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Mercer

While it’s an exciting time to be in our business, staying on top of all the news about the Trump transition and Republican priorities for the 115th Congress can be a little overwhelming. We’d like to help you with that by periodically posting links to key articles. Here’s the first list to keep you up to date -- with our thoughts on which articles to make a priority.

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Last week, The Henry J. Kaiser Family Foundation released new data showing only one in four Americans favor repeal of the ACA. About half of the respondents want Congress to leave the ACA alone or make it bigger and stronger. Contrast that with the results from our latest Mercer poll, where 63% of participating employers said they favored repeal-and-replace of the ACA; only 15% said they oppose; and 22% said they don't have an opinion yet. Why the difference? When pondering repeal, employers may be hoping for elimination of the cost and administrative burdens imposed by the ACA, where individuals may be concerned about losing some of the protections afforded by the ACA – for example, the ban on pre-existing coverage exclusions and coverage eligibility to age 26.

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The reports of steep premium hikes in the public exchanges keep rolling in, raising concerns about their long-term viability. But should we really be worried?  Two recent news items make the case for and against a pessimistic view.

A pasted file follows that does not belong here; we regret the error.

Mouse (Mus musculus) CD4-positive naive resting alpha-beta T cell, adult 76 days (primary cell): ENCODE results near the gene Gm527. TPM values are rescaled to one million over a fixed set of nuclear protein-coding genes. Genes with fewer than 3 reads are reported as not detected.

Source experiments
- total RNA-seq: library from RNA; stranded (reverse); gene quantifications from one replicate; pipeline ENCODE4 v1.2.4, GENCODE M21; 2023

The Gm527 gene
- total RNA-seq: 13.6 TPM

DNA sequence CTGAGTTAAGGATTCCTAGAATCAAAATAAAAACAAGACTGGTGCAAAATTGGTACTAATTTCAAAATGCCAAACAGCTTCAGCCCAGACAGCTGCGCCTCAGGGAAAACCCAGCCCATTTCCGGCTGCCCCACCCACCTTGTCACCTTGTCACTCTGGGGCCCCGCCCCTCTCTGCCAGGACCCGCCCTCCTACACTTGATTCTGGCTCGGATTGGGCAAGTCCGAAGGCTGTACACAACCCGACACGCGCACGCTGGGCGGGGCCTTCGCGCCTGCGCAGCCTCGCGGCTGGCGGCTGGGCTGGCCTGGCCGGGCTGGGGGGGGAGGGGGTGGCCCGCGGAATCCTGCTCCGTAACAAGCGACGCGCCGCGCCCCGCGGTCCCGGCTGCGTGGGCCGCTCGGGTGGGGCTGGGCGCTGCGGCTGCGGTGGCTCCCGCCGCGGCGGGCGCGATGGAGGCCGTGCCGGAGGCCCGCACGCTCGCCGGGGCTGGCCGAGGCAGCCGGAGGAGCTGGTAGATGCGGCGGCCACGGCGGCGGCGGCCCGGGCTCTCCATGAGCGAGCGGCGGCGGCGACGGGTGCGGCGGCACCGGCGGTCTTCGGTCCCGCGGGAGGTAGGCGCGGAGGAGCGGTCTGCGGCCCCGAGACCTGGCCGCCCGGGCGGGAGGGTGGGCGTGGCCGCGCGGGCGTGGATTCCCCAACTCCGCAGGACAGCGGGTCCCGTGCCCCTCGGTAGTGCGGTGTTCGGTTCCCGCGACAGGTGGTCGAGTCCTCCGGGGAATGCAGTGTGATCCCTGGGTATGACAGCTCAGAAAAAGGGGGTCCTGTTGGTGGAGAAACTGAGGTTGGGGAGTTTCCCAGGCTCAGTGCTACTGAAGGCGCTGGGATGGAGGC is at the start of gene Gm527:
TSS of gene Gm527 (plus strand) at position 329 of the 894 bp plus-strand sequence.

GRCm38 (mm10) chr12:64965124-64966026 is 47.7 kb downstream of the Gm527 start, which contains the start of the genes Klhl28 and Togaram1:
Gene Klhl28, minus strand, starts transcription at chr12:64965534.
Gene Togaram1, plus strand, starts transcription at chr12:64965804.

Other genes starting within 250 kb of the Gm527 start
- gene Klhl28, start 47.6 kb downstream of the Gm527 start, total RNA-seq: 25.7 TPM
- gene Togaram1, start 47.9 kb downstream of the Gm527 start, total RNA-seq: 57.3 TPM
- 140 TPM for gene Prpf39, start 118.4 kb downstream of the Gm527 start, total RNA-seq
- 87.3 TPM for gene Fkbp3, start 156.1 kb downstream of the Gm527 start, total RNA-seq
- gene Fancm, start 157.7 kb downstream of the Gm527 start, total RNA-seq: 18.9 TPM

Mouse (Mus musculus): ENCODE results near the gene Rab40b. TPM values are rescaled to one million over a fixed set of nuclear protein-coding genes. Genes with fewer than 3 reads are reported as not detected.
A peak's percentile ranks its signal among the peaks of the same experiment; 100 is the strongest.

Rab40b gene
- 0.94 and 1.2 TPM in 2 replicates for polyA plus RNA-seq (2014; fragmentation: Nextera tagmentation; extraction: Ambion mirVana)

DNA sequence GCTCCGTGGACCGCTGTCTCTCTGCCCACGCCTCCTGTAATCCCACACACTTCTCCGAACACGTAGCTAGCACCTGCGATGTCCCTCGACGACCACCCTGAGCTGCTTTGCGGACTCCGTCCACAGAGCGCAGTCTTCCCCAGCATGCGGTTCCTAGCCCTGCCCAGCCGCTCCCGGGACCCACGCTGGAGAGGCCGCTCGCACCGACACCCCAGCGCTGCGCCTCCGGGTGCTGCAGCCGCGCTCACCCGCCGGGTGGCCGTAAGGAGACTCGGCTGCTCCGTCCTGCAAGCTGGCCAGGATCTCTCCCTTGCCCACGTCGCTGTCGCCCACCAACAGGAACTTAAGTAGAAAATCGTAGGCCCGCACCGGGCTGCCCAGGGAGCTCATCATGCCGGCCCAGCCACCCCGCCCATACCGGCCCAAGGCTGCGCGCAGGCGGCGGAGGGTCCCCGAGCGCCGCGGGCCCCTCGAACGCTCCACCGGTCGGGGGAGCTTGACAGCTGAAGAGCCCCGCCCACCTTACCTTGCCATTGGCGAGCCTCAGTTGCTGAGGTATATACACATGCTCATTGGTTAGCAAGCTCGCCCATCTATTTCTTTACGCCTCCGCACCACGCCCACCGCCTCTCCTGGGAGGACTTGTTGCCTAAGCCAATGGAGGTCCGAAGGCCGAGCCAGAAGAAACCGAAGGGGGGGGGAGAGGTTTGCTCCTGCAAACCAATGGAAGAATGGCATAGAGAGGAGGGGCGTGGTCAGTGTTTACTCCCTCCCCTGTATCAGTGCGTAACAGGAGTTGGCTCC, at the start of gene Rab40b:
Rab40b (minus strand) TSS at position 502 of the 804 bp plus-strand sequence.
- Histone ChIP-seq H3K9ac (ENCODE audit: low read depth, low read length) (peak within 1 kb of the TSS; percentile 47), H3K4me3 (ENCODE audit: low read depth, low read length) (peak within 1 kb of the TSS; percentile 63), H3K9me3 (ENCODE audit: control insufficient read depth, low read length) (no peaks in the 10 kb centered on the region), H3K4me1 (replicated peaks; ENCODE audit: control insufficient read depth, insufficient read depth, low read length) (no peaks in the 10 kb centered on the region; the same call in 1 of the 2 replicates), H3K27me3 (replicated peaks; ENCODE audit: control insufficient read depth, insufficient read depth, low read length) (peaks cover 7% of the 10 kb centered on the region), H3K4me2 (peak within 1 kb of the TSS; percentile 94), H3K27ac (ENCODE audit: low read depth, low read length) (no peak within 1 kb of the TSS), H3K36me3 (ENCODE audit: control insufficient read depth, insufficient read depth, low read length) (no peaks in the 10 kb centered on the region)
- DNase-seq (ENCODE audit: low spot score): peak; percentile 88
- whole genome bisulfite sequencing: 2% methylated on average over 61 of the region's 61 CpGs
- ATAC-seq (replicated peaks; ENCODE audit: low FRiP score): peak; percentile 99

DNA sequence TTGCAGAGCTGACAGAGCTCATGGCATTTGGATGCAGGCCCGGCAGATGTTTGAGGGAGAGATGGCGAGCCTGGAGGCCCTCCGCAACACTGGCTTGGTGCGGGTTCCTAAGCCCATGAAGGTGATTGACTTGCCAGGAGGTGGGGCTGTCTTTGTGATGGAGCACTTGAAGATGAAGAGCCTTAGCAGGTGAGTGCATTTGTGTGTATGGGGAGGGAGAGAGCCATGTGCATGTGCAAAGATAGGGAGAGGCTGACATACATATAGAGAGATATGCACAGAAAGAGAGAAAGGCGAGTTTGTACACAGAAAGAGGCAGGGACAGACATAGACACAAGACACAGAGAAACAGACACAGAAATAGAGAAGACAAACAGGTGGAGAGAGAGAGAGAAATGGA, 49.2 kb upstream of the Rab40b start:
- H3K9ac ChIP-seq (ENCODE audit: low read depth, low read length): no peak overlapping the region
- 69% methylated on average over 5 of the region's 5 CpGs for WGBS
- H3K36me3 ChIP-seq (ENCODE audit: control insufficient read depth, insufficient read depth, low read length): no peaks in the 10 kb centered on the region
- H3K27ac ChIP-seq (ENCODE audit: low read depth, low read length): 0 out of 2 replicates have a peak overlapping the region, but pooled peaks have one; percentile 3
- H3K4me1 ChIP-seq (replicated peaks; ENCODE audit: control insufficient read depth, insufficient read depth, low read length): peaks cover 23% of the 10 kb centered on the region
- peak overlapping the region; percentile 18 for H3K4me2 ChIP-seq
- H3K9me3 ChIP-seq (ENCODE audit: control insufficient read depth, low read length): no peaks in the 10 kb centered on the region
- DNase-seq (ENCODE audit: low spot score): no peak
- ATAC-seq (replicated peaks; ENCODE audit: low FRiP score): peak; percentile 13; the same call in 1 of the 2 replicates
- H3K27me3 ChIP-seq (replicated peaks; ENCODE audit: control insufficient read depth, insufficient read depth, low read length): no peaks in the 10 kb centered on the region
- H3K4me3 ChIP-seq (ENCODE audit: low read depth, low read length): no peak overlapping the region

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There’s a lot of buzz about the health care cost report from the Obama administration just published in Health Affairs. Robert Pear in The New York Times provides a balanced take, but the news is being spun in many different directions. The report estimates that national health spending increased 5.5 percent in 2015, to a total of $3.2 trillion, and will easily surpass $10,000 per person this year. That’s faster than the historically low increases we’ve seen in the recession and years of slow recovery (bad), but still slower than during the two decades prior to the recession (good). One reason for the faster growth is a stronger economy, allowing more people to afford the care they need (good); another is soaring prescription drug costs (bad). The report predicts that health spending will grow an average of 5.7 percent a year from 2017 to 2019 and then 6 percent a year from 2020 to 2025. Our National Survey of Employer-Sponsored Health Plans finds that employers, with a lot of hard work, have been holding average annual increases in health benefit cost per employee to about 4% and expect to do so this year as well. That’s also both good and bad – it’s slower than national spending growth overall, but still faster than inflation and in the long run unsustainable. The most sobering number in the government report? The prediction that by 2025 health care spending will account for 20% of the GDP, a far higher percentage than any other developed country in the world (ugly). Of course, back in 1993, it was predicted we would hit that milestone in 2003 and we didn’t – that’s the good news, if you want to call it that.

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